Oyster #99: Film Director Mia Hansen-Løve
"I re-invent, I re-imagine it again, using the feelings of the present."
In the century since the birth of cinema, some of the most visceral and innovative voices have been female. It was arguably a woman who kicked off the industry as we know it: when unsung French pioneer Alice Guy-Blaché swapped her secretarial job for a camera in 1896, she became the first person to shoot a fictional story, as others simply filmed the street life around them. One hundred and four years later, Kathryn Bigelow made history when she became the first female to collect the Oscar for Best Director, suggesting the male-dominated landscape is showing signs of change. We spoke to three rising young filmmakers who are blazing a trail of their own — first up was Ry Russo-Young, and now here's our interview with Mia Hansen-Løve.
Mia Hansen-Løve conjures ghosts. Her bewitching films capture intense emotions and the smudges they leave behind in her characters' souls. "I start with a strong feeling. In French we call it élan," says the delicately pretty Parisian, settled in an armchair that virtually engulfs her tiny frame. "It's like being drawn to something, when you want to grasp a presence, a feeling about life, a light." Behind her, high windows open out across the rooftops of Kensington — the 31-year-old is in London to unveil her third and most personal feature to date, Goodbye First Love, a painterly meditation on destiny and the melancholy of growing up. Along with a wave of young female directors from France (including Rebecca Zlotowski, Katell Quillévéré and Isild Le Besco) she is defiantly self-taught, with a natural instinct, strong vision, and wisdom that belies her years.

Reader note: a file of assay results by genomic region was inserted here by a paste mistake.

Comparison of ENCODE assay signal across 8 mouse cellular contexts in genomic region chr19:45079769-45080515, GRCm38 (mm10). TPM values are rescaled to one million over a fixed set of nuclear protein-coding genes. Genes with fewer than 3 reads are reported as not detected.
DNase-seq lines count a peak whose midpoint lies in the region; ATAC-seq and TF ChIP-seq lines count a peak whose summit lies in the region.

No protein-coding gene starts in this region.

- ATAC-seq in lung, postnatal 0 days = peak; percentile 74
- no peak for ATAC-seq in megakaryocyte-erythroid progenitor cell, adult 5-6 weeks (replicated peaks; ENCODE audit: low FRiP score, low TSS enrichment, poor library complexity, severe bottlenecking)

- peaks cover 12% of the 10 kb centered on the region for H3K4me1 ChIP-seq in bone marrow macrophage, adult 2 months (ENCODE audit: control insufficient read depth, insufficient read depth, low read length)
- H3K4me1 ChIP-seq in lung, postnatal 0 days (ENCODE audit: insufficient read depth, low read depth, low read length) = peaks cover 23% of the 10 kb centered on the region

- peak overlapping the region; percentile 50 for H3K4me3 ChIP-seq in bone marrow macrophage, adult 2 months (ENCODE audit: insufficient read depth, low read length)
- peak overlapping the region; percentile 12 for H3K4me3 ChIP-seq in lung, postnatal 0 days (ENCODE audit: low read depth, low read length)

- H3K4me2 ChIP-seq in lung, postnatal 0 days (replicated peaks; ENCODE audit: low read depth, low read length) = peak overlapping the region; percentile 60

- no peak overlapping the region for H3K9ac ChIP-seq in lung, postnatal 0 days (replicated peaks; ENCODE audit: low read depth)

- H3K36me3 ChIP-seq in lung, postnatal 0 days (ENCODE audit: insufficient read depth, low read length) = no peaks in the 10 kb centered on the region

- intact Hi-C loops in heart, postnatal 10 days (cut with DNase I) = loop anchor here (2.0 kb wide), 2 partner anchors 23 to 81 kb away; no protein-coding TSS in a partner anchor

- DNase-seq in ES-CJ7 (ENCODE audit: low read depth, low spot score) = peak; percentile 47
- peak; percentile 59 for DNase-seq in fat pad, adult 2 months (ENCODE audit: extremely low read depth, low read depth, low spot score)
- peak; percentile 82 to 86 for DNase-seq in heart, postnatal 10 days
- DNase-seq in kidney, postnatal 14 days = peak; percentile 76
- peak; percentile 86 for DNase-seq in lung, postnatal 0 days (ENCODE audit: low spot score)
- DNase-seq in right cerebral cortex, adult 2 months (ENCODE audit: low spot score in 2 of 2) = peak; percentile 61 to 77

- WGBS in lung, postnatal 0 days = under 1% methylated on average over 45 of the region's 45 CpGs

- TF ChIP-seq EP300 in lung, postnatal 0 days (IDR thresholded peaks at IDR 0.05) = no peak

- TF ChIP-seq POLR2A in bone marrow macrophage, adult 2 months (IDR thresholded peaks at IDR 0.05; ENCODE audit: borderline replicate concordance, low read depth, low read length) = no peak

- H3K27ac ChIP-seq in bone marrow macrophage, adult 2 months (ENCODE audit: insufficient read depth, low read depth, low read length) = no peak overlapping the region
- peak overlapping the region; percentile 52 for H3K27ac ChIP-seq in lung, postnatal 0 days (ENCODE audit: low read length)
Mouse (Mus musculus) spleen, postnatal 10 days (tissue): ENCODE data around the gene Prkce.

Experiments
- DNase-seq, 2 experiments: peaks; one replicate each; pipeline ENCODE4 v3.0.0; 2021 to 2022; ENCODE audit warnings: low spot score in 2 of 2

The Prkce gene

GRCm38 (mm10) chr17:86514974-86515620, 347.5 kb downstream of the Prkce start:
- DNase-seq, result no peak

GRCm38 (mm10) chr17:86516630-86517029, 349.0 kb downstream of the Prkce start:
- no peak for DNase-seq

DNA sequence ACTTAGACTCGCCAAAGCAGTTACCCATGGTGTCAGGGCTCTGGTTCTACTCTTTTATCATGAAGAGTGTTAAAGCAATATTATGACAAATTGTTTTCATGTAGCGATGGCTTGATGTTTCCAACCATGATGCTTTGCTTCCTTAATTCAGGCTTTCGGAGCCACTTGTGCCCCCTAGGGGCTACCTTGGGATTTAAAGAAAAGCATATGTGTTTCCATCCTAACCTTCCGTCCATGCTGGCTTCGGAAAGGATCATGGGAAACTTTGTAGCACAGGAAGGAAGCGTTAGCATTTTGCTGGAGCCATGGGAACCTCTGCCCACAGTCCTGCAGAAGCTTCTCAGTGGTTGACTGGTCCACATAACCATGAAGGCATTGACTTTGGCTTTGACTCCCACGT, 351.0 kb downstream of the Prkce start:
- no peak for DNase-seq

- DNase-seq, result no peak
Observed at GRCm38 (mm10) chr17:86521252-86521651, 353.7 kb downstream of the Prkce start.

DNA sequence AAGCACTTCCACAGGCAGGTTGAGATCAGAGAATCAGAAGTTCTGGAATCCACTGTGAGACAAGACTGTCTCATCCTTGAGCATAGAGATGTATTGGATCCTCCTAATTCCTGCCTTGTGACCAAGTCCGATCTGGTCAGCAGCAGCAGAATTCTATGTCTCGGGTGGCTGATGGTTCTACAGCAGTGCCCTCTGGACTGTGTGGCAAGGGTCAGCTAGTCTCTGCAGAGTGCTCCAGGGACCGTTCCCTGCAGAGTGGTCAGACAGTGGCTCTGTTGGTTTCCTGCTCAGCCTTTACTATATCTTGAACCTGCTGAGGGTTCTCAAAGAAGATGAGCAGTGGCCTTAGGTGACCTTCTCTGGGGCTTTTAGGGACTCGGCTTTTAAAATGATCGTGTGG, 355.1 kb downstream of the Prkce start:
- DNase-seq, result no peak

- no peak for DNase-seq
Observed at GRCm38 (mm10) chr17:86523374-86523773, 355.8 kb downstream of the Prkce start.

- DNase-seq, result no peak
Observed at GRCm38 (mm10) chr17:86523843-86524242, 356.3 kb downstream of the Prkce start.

Hansen-Løve cut her teeth as an actress, after an open casting aged 18 landed her a role in Fin août, début septembre by Olivier Assayas (she's now married to the 57-year-old director). Following a stint as a critic for legendary film magazine Cahiers du Cinéma, she stepped behind the camera herself with Tout est pardonné, the story of a drug-addicted father's reunion with his daughter. Her second (and Cannes-winning) feature, The Father of My Children, was based on the suicide of her real-life mentor, charismatic arthouse producer Humbert Balsan, whose death threw his family (and film company) into chaos.
The director's latest is her most ambitious, stretching over a ten-year timeframe and flitting between snowy Parisian streets and the mellow twilights of the Ardèche countryside. It follows teenager Camille (played by rising French starlet Lola Créton) from a fiery first passion, through a painful break-up, and into her twenties, when a relationship with an older man brings a kind of peace — until her first flame suddenly reappears. The facts, but not the details, are intimately personal to Hansen-Løve (the older man, presumably, is Assayas) and the film is steeped in that raw, teenage longing that has filled adolescent diaries for centuries. "I have a lot of diaries, letters, from that time, and they probably look very similar to the ones in the film," she nods. "But I re-invent, I re-imagine it again, using the feelings of the present. It was strange and intense to shoot, because the locations I used were places I grew up… I don't think I would do that again," she smiles.
The extent of Camille's passion tips into obsession, something Hansen-Løve looked for in her lead. "Lola is very pretty, very feminine, but she has a kind of craziness I wanted for Camille. It gives her a mystery, an audacity — because Camille almost destroys her life for an obsession." The director's next move sounds like a change of direction: Lost in Music will trace the explosion of the electronic music scene in Paris, from the nineties to present day. But underneath the strobe lighting and Daft Punk soundtrack, she's continuing to explore similar themes. "All my films have to do with childhood — with not wanting to leave childhood behind, but also about desiring maturity."
Words: Hannah Lack
Photography: Amina Nolan